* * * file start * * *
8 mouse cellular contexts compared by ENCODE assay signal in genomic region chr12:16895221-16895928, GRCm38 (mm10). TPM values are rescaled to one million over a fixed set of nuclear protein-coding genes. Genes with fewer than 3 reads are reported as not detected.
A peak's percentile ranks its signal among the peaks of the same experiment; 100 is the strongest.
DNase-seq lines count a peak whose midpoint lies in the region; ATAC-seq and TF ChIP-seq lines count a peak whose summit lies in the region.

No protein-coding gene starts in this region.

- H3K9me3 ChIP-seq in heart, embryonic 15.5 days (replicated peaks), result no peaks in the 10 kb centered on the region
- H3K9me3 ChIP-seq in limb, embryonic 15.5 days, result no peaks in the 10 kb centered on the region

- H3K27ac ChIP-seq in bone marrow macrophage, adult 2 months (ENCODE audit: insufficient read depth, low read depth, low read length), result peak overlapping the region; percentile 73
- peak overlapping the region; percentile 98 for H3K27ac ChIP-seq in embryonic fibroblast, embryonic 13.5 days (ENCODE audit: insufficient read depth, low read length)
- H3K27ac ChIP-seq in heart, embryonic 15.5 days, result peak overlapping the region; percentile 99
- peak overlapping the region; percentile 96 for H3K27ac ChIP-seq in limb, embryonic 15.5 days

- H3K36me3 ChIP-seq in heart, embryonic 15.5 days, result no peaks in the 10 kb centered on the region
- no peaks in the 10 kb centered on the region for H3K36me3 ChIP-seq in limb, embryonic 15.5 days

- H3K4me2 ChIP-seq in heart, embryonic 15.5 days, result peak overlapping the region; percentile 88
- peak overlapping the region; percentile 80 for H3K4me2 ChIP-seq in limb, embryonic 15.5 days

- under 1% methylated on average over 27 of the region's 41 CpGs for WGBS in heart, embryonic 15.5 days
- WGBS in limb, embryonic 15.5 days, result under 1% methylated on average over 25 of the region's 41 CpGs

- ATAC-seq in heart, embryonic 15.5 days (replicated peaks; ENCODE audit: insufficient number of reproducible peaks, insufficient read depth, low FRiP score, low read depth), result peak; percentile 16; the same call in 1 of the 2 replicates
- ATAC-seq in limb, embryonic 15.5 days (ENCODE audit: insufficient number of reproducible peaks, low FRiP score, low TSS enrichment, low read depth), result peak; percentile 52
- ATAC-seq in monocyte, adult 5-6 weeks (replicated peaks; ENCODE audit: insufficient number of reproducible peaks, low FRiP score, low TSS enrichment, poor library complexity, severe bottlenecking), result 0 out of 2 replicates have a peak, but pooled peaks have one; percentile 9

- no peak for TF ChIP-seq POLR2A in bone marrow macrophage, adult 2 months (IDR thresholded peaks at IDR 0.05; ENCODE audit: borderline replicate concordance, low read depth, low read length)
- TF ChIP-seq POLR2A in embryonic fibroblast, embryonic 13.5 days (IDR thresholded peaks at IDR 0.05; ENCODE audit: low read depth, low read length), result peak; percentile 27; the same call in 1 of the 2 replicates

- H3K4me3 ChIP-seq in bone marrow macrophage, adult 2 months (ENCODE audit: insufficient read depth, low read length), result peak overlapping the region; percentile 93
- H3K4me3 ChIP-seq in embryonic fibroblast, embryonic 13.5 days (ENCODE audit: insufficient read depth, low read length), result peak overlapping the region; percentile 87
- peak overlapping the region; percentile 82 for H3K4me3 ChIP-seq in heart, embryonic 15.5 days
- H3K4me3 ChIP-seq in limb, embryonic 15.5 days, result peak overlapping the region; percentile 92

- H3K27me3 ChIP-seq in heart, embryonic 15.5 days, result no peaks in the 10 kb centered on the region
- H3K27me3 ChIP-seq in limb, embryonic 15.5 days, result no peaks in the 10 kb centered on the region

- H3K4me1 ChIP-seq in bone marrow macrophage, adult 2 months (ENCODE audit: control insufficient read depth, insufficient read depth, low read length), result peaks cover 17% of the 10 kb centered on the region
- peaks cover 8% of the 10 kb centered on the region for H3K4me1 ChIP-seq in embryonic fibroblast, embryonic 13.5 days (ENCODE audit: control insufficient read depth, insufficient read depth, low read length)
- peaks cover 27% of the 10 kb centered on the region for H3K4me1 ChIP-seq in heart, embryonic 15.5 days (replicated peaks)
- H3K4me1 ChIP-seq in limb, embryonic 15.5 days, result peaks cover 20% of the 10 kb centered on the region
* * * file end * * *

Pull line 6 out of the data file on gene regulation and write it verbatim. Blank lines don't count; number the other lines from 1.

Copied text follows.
- H3K9me3 ChIP-seq in limb, embryonic 15.5 days, result no peaks in the 10 kb centered on the region